I find myself treading this line quite often: oscillating between periods of confidence and doubt in my ability. It seems to me that instead of trying to lean into either end of the spectrum of confidence and doubt, what is required from me is endless curiosity and finding peace with not knowing. When I allow myself to not know, there is always more work to be done. A character or story, by that logic, will never dry up or become dull, because there will always be more to investigate. A friend of mine put it to me in an interesting way in conversation the other day. They said, “When you feel that you know all there is to know, turn your attention instead to discovering what you don’t know you don’t know.” Head hurting right now? Same. But the sentiment of both this phrase and that of Epictetus is that we must find comfort in not knowing and allow our curiosity to propel us forward.

3. “We don’t abandon our pursuits because we despair of ever perfecting them.” — Epictetus

Choose progress over perfection. Finding peace with not knowing lends itself very well to this principle. Acting is a craft and an art, after all. Striving for perfection is not only limiting but it is impossible. Can we say the greatest actors and artists of our time have reached a place of perfection? I’d say no. The greats are great because they place their focus in progress over perfection. They are constantly striving to take one step forward, to get just a little bit better. 

This principle can be liberating for actors to adopt. The goal moves from ‘being the best’ to continually getting bettera far more attainable dream. To ‘be the best’ is a flawed pursuit. How can we measure it? By whose metric are we the best? And what do we gain from learning that we have become the best? Where do we go from there? Each day we strive to be the best is a day in which we fail. Every day we work towards becoming just a little bit better is a day in which we succeed. 

4. Take Responsibility For Your Life

We wouldn’t have to look very far to find things to complain about right now. And what’s more, we’d find it a simple task to identify those at fault for the situations which challenge us. It could be the politicians, the casting director who didn’t give us the job, the Uber driver who took a wrong turn and made us late, the guy who went out without a mask after a positive COVID test. Complaint and blame are super easy things for us to access, but the Stoics tell us to avoid these things at all costs. Instead, they teach us to take full responsibility for our lives and what is within our control.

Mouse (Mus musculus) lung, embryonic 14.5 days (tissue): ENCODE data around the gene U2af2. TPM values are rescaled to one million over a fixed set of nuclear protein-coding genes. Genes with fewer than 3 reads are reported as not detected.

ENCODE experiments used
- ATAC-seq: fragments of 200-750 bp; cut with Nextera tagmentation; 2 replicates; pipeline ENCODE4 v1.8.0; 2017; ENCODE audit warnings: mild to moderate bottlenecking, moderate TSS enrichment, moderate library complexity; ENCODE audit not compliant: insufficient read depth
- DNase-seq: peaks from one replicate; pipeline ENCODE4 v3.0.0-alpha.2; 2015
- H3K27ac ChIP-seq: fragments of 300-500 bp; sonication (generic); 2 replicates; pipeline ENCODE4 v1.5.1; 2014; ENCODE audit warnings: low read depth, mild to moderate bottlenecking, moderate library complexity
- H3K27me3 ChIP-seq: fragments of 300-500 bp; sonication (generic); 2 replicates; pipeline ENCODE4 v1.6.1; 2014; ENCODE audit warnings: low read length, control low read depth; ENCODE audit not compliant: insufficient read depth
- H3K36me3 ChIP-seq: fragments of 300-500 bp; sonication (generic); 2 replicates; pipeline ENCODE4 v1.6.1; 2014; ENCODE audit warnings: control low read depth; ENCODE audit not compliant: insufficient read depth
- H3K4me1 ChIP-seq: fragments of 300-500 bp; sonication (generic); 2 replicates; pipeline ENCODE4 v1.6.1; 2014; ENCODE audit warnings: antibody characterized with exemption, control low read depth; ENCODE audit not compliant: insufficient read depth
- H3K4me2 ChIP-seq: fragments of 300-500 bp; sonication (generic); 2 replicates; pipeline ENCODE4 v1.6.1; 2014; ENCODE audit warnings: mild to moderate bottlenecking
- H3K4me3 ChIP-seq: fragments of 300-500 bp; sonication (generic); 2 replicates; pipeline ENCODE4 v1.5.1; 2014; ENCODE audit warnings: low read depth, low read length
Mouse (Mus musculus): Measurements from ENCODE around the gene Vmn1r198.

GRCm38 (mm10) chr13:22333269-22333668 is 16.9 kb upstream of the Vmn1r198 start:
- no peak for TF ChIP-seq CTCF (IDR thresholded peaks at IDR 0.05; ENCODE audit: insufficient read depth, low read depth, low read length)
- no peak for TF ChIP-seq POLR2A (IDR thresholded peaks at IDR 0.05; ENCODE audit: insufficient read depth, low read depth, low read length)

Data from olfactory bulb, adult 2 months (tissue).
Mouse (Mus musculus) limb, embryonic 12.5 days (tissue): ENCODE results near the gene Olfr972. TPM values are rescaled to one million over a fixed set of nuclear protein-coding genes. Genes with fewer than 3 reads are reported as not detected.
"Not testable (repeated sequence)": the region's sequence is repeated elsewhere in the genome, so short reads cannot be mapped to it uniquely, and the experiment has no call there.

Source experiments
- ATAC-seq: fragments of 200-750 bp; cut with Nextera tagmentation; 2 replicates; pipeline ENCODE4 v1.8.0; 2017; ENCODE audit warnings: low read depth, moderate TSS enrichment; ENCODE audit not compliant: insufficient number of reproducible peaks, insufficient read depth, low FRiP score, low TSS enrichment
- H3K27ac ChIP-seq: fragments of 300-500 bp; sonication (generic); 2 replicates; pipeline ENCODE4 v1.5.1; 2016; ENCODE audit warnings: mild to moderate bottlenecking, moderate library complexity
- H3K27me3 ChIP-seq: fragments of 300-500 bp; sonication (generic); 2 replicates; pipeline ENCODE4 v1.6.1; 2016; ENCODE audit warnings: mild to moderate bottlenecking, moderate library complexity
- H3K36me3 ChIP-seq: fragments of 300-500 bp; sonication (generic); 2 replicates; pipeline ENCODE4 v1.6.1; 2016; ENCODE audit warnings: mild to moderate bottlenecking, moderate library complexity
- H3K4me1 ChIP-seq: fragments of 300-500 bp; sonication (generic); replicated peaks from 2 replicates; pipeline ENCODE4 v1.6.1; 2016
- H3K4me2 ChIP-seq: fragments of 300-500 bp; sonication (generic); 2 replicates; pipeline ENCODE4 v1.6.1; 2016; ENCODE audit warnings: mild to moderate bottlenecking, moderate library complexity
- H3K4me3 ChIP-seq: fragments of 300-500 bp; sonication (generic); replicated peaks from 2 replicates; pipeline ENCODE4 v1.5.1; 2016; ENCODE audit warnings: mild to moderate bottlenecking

“But complaining is so comforting precisely because it excuses us from taking responsibility for our own thoughts and actions.” — Stephen Hanselman, The Daily Stoic

Sam Harris, creator of the Waking Up meditation platform, often says the phrase “Live an examined life”. I love this phrase, and I think it is very Stoic in nature. It is our duty to examine our lives and assess why we are where we are. It is so much easier for us to find the cause of our situation in the fault and actions of others, and whilst this may give us temporary relief from dealing with our problems, it is merely avoidance that will see us prolonging our suffering. 

We should strive to constantly be in a place of self examination, asking ourselves the important questions about the choices we have made which have landed us in this position. Marcus Aurelius states, “You get what you deserve. Instead of being a good person today, you choose instead to become one tomorrow.” Meditations, 8.22.

Questions we are able to ask ourselves include: “What were the choices I made which landed me here?”, “What do I need to do to move past this?” and “What can I learn from this?”.

Perhaps the most well known sentiment of The Stoics was made famous in the film Dead Poets Society, starring Robin Williams, the teacher who told his students Carpe Diem; seize the day’. We have the opportunity today to take responsibility for the position we are in in our lives. Once we take that responsibility we then may take the steps towards changing it. 

This principle becomes the most challenging in times of tragedy and unavoidable challenge. How can we possibly strive to take complete responsibility when a family member is sick? How can we reserve blame when someone is clearly at fault? Once again, these principles do not seek to trivialise. The Stoics themselves needed to develop ways to live in spite of tragedy and adversity. This principle aims to teach us that nothing will be gained by complaining, blaming, or avoiding taking responsibility, even in the worst of times. Those devastating times may make this task infinitely more challenging, but suffering may be reduced by reserving our focus and attention for our own actions and choices, rather than the actions of others. 

“Sister, there are people who went to sleep all over the world last night, poor and rich and white and black, but they will never wake again. Sister, those who expected to rise did not, their beds became their cooling boards, and their blankets became their winding sheets. And those dead folks would give anything, anything at all for just five minutes of this weather or ten minutes of that plowing that person was grumbling about. So you watch yourself about complaining, Sister. What you’re supposed to do when you don’t like a thing is change it. If you can’t change it, change the way you think about it. Don’t complain.” Maya Angelou, Wouldn’t Take Nothing for My Journey Now